What breed of game chicken is this?

Game Hen

Game Hen


What breed of game chichen is this? I used to own a pure bred game hen, I know that for sure.

She was blue on the body, and had a goldish orange neck. She was not a banty, and all Ive found that she could be is a blue breasted red OEG.

I need to know what breed/variety of game she is. I found a picture of a hen that looks almost identical to her on Google Images. This is the picture of the hen.

If you know what breed she is then thats the breed of my old hen. I know this is a game hen, but what VARIETY? Any one can answer, I'd be very gratful.

Hey guys can anyone tell us what type of game hen this is?

Click here to read or post comments

Return to Chicken Breed Questions.

What breed and age are my chickens?

by Sonja

What breed and age are my chickens? I would like to know what breed my chickens are?
Can you estimate the age of my chicks by looking at the attached picture please?

Will they lay eggs, because its unknown whether either of them are roosters or chickens? If they both lay, at what age will they start to produce eggs? And finally when do we need to upgrade them into a chicken coop?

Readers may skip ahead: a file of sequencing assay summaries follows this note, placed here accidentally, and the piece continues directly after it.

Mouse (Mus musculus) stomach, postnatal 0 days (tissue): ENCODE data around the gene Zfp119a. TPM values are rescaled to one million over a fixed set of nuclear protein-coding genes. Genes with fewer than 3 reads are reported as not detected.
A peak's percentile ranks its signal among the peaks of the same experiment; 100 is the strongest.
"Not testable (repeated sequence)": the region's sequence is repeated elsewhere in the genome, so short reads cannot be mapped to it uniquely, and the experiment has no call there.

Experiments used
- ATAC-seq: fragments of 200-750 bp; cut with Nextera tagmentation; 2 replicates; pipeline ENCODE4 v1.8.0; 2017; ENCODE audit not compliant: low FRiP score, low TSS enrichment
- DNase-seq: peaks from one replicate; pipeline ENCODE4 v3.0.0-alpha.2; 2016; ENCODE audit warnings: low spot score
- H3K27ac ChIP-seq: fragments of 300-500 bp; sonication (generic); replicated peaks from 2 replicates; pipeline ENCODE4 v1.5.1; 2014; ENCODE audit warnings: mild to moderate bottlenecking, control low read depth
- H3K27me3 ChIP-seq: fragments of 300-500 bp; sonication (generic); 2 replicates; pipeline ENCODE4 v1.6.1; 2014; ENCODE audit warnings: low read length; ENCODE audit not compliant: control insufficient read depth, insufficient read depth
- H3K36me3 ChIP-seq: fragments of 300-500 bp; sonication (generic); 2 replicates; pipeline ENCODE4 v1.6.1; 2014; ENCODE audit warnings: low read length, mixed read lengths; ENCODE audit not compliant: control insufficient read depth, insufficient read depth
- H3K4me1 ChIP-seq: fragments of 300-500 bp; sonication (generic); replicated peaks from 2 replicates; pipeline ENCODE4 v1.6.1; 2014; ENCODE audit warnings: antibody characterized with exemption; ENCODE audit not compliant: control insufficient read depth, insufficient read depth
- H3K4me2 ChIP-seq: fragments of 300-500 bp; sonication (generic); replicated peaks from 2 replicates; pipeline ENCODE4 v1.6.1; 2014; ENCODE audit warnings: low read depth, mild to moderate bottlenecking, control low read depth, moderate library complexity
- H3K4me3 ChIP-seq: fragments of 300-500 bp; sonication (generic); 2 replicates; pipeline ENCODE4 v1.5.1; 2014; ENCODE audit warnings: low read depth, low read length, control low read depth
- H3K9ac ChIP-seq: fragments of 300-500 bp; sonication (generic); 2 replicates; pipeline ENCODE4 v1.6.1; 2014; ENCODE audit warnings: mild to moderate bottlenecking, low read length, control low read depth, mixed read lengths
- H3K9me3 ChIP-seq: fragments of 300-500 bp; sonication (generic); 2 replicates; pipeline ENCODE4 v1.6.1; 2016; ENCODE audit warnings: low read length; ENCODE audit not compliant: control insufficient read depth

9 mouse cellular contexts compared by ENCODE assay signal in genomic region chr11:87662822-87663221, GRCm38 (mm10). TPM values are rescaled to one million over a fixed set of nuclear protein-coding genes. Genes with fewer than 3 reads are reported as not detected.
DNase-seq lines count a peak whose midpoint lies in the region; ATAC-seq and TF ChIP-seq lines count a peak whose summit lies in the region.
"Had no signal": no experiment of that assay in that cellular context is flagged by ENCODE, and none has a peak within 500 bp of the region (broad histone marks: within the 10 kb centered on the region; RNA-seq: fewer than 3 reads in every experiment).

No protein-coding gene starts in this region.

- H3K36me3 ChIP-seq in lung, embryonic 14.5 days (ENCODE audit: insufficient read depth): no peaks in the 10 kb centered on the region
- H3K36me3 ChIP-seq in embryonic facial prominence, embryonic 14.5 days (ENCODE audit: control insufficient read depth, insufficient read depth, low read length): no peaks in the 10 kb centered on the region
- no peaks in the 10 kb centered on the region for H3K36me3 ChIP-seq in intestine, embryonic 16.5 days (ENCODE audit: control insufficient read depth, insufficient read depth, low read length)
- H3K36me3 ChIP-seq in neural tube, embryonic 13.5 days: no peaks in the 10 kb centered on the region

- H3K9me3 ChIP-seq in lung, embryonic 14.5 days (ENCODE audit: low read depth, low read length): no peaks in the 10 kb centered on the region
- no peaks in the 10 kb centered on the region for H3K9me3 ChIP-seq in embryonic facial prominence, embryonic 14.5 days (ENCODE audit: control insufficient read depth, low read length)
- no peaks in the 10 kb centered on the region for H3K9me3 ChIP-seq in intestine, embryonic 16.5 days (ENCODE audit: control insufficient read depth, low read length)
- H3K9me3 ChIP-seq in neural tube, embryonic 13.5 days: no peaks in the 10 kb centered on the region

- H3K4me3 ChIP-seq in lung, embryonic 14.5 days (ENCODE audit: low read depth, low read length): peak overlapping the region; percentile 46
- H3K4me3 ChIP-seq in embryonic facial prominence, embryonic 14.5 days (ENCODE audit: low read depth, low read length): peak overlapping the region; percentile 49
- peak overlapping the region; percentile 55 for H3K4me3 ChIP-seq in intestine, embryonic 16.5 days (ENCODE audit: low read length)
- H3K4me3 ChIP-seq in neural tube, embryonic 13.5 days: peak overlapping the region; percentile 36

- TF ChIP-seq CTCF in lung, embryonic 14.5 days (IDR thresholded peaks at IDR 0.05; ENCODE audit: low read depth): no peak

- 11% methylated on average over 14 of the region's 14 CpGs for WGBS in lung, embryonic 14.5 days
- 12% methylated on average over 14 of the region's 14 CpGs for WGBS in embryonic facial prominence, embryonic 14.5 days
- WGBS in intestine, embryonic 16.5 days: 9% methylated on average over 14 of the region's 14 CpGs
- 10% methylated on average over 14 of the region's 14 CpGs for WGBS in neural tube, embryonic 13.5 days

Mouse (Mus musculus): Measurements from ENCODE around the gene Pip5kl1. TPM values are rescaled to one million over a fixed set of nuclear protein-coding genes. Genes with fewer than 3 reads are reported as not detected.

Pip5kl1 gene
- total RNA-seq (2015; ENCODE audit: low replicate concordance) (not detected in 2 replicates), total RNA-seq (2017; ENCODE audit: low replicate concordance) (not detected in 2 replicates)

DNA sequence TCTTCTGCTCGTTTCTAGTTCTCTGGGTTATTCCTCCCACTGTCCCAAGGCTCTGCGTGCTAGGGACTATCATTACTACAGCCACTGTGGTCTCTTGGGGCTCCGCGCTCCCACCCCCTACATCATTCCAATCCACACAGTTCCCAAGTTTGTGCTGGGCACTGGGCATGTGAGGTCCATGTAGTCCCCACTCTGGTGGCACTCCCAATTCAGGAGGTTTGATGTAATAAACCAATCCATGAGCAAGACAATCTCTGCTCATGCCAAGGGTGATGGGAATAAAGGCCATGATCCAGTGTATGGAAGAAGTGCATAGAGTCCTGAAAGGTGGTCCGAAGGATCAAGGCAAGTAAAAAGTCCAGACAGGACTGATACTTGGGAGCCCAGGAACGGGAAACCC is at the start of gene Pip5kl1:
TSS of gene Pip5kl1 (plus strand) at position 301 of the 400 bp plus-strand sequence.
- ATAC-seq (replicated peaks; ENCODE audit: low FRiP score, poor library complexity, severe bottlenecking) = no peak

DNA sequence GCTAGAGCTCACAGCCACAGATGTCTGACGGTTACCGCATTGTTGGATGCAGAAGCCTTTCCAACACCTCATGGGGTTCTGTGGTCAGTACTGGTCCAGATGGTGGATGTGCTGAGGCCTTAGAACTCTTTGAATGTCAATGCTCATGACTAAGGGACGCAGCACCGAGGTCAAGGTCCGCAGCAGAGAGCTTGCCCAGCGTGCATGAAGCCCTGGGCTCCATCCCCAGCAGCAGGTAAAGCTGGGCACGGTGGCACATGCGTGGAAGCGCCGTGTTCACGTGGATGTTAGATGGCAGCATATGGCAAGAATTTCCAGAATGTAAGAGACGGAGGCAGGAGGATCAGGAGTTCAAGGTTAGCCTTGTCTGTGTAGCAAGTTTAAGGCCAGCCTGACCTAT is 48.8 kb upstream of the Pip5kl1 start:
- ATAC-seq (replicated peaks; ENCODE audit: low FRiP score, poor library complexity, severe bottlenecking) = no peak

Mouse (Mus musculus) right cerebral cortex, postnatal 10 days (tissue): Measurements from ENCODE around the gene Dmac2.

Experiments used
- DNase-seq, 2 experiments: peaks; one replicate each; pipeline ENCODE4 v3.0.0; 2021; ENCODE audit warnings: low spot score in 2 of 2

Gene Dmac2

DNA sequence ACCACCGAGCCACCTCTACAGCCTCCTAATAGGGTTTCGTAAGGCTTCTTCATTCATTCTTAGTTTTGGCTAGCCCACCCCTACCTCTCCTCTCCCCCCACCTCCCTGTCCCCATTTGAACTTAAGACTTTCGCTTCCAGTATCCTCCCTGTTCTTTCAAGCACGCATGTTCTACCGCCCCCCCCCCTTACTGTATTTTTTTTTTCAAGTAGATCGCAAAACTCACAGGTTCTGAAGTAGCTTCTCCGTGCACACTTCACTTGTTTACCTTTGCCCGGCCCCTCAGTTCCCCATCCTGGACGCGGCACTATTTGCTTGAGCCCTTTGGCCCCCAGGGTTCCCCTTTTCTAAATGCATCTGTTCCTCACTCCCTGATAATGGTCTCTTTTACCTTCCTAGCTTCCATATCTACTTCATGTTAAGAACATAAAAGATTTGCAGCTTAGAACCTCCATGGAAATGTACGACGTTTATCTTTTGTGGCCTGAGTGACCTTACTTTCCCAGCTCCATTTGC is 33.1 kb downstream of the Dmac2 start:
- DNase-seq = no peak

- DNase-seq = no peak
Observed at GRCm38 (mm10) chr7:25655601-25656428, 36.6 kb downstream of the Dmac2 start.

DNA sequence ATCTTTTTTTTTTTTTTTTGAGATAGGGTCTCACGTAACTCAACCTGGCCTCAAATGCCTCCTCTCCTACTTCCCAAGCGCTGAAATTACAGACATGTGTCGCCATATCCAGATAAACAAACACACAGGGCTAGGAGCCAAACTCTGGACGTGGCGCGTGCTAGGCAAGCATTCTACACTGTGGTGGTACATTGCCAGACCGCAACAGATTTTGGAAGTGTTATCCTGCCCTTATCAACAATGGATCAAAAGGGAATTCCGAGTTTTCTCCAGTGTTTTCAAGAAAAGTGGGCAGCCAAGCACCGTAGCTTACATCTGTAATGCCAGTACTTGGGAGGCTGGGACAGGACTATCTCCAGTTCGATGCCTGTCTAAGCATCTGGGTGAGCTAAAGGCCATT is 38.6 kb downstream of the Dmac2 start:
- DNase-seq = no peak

Your chicks appear to be about one month old and possibly Rhode Island Red crosses? There are several breeds with this coloring so it’s hard to say. One seems to have all reddish feathers and the other some white feathers mixed in.

It’s difficult to know the sexes at this point, but I’m guessing female due to the lack of comb development. It’s a lot easier to tell if you have more than 2 chicks of the same age as the males generally have thicker legs and more prominent combs.

As they feather out and near full size, the young cockerels will develop cycle feathers to the sides at the base of their tails, in most breeds.

The male’s combs generally look bigger, long before you hear them crow or see any eggs. In mixed breeds you could be seeing a straight comb in one chick and a rose comb in another, so you can’t go by comb alone.

Most hens will begin laying by 6 – 7 months of age; diet and climate and stress levels can play into this as well as some breeds maturing more slowly than others.

The thing to focus on is getting and keeping chickens in the best possible health with good diet, exercise, and shelter. You will find in depth information in the articles on this web site.